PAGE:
“Because we are nasty,” Dexter said as he snatched his book back.
Grendel stared up at the sky for a moment, thinking. “I don’t think we are,” he said, looking back to Dexter with puppy-dog eyes.
“No one ever sees themselves as the villain. You have to keep in mind that these stories are written by humans and for humans.”
“Well, maybe I’ll write my own book.” Grendel’s grin widened and he poked his friend in the chest. “It could be about me and you.”
“Why would anyone want to read a story about us?” His voice was just as flat as before, but the beginnings of a grin made the corner of his lips rise.
“Because we’re amazing!” Grendel leapt up and spun in his seat, thinking himself a genius for the idea. “You know, if you think about it, humans are far more brutal than us.” With his hands stretched out against the seat of the bench he leaned back and looked up at the sky, allowing the occasional beams of light to flash across his face as the warm breeze ruffled the leaves of the trees above. “I mean, they eat, what, five times a day? And most of their meals contain meat. Besides, the way they kill their animals is a lot harsher than how we do it.” He glanced over at his friend to see if Dexter was paying attention to him. “We only eat once a week and we let people run around willy-nilly and have a good life beforehand.”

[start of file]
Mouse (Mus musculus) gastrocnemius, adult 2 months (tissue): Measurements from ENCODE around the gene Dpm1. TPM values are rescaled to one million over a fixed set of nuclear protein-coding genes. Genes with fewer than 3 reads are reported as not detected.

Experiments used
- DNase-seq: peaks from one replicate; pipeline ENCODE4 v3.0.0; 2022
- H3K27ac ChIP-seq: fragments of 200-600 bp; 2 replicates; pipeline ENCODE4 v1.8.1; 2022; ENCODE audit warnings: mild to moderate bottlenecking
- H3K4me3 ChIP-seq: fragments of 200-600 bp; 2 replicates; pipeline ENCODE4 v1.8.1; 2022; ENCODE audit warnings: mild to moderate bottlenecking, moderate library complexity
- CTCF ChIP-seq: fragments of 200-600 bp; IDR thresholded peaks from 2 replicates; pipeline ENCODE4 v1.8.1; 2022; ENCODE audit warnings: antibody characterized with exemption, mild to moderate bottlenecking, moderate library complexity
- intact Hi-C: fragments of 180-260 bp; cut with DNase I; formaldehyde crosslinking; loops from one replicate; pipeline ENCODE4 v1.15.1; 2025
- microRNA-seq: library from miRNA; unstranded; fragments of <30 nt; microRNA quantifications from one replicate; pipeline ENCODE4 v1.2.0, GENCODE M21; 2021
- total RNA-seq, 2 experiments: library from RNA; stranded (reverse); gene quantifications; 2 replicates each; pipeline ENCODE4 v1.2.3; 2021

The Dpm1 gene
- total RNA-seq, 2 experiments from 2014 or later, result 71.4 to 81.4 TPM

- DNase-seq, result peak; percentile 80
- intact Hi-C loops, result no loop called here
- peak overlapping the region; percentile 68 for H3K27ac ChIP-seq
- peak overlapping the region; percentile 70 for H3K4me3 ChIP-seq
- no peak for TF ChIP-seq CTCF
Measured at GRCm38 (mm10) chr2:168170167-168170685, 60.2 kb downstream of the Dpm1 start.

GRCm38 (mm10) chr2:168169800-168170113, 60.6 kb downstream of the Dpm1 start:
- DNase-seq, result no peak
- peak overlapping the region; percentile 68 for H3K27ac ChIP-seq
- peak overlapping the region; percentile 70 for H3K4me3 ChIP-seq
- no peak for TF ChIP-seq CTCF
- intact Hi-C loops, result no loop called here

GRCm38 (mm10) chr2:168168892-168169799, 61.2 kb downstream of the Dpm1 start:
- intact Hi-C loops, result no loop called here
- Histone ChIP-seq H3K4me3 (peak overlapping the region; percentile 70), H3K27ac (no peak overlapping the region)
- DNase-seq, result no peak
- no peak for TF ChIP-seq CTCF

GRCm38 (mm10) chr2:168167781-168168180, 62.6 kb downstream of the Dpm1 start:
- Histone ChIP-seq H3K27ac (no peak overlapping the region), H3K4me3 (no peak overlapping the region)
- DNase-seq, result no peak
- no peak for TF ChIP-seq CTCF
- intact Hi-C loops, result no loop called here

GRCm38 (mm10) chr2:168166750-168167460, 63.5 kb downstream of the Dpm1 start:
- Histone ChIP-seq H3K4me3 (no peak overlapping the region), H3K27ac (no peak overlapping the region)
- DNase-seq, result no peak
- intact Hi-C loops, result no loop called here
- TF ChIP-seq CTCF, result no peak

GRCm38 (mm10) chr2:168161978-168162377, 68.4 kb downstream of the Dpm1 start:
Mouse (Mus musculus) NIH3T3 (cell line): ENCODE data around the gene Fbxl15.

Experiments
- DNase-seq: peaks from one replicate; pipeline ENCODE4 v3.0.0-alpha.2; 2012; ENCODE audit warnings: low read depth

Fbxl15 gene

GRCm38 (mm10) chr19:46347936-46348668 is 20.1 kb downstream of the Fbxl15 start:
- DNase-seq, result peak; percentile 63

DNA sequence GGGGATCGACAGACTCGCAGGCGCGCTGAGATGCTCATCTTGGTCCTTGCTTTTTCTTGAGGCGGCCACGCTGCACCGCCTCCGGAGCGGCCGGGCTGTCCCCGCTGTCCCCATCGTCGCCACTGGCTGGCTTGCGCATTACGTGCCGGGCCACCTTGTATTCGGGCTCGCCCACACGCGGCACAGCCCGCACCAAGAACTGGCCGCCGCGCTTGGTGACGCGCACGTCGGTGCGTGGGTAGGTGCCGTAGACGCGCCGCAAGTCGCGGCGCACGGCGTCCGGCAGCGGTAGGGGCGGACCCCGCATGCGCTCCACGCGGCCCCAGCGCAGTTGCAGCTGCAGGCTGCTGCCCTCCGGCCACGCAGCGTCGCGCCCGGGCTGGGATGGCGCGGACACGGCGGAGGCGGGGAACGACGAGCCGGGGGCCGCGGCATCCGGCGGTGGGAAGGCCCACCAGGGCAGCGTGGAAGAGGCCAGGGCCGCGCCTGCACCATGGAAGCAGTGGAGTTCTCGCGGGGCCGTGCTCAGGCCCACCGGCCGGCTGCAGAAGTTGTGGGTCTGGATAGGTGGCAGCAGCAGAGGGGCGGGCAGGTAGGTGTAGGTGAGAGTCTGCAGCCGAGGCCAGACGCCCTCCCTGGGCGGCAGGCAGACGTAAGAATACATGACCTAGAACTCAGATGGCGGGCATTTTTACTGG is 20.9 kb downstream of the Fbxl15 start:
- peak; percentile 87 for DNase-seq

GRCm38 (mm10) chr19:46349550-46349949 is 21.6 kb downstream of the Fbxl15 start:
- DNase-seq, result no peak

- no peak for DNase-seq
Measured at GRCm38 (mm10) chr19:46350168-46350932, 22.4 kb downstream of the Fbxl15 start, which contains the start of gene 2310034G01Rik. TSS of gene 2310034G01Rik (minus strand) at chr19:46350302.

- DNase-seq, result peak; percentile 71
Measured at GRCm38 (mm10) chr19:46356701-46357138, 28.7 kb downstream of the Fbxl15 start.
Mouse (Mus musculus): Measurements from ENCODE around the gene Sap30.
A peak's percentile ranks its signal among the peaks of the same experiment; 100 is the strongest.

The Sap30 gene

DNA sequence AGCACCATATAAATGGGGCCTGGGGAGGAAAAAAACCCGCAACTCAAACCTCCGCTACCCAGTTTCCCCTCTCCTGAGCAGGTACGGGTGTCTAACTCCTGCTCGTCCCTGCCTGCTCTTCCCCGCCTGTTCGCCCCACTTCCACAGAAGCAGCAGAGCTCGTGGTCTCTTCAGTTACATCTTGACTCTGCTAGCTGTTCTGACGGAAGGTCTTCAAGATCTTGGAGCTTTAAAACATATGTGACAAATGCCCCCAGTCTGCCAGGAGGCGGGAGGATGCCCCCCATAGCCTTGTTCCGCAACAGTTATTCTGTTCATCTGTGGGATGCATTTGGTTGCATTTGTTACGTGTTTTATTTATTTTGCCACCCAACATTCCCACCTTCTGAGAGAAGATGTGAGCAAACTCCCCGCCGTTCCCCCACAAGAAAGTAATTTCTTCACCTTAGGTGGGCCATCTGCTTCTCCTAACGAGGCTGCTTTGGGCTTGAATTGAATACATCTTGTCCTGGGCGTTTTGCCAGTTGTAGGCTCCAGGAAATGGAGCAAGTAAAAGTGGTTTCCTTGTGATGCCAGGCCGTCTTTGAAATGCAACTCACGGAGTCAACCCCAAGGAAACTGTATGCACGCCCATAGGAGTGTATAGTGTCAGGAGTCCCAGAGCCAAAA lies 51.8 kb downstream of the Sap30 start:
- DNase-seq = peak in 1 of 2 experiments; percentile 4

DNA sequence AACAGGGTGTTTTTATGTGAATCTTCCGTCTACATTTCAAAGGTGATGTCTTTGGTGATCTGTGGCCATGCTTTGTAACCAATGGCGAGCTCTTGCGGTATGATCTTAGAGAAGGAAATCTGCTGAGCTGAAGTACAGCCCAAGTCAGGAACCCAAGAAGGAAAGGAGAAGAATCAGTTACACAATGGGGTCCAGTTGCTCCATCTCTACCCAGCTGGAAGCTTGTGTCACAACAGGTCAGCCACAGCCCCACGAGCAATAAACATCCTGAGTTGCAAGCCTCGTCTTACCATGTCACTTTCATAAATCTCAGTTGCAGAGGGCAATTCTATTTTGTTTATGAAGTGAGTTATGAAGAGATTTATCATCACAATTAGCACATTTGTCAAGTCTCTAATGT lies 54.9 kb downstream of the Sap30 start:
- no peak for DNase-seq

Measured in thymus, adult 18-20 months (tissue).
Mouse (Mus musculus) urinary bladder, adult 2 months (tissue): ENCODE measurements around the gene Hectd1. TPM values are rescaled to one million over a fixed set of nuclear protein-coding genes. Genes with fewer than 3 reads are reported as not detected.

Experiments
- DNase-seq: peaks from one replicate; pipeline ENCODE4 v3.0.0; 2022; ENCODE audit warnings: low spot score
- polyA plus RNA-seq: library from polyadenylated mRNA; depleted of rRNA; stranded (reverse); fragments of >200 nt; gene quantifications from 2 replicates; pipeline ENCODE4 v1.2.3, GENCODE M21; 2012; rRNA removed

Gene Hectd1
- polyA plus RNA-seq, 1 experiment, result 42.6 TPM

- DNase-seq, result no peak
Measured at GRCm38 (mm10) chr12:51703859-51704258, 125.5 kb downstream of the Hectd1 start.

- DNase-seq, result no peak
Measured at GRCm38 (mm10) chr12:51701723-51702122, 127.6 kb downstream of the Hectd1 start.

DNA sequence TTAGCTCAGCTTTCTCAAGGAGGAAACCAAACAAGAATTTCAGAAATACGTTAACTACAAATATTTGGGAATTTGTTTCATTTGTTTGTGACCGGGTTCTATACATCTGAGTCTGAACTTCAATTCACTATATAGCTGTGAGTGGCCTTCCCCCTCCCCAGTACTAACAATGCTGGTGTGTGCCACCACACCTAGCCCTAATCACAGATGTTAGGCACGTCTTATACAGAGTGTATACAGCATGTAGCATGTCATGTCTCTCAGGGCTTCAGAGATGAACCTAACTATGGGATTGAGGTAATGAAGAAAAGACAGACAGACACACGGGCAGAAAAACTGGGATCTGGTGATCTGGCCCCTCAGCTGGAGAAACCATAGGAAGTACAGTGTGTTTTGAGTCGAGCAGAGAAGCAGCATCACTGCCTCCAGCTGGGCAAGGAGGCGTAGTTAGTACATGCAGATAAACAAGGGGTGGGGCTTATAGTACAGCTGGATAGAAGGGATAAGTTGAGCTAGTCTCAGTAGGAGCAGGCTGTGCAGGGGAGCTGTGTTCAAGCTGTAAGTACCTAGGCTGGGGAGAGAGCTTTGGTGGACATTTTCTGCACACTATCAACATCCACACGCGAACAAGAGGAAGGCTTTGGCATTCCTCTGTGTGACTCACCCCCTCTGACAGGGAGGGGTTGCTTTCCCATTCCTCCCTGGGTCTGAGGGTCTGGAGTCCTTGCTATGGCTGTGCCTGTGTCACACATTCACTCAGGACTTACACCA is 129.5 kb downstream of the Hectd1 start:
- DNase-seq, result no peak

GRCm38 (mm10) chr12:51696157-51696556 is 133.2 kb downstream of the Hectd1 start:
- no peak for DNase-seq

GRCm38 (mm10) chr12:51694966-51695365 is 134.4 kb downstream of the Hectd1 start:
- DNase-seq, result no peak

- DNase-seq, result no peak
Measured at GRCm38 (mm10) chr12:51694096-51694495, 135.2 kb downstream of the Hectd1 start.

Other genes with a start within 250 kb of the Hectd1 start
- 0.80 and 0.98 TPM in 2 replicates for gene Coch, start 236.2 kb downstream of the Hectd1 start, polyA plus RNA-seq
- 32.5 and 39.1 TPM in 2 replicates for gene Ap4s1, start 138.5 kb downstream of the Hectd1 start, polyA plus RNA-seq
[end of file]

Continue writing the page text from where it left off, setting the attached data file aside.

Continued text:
“I’m not disagreeing with you; I’m only saying that they have reason to fear us.” He turned another page of his book, not wanting to get back into this same conversation again.
After a long minute of silence and contemplation, Grendel finally spoke again. “Well, I think it’s stupid. I don’t like being thought of as evil or nasty.”
“This coming from the necrophiliac,” Dexter said under his breath.
Grendel shot a cool glance over to him. “What was that?”
Dexter closed his eyes and heaved a long sigh. “Nothing. Go get someone to eat.” He looked out to the lake and his eyes became fixed in front of himself, almost as if he was lost to all that was around him. “There,” he said, pointing toward the lakeside a mile away. “That girl over there.”
Grendel’s face scrunched up as he fixed his eyes to the same spot. “Nah. I don’t like her nose.”
“Hm?” Dexter moved his head close to Grendel’s and looked back out into the lake. “Oh, no, not that one. The one on the other side of the lake.” He moved Grendel’s head a little to the right.
Grendel looked much happier as he jumped to his feet. “She should do,” he said with a smile.
“Don’t do anything stupid,” Dexter said, his attention already back to his book.
Grendel turned to face him as he ran, still taking a few steps backwards. “I’ve been doing this for thousands of years! I think I know what I’m doing.”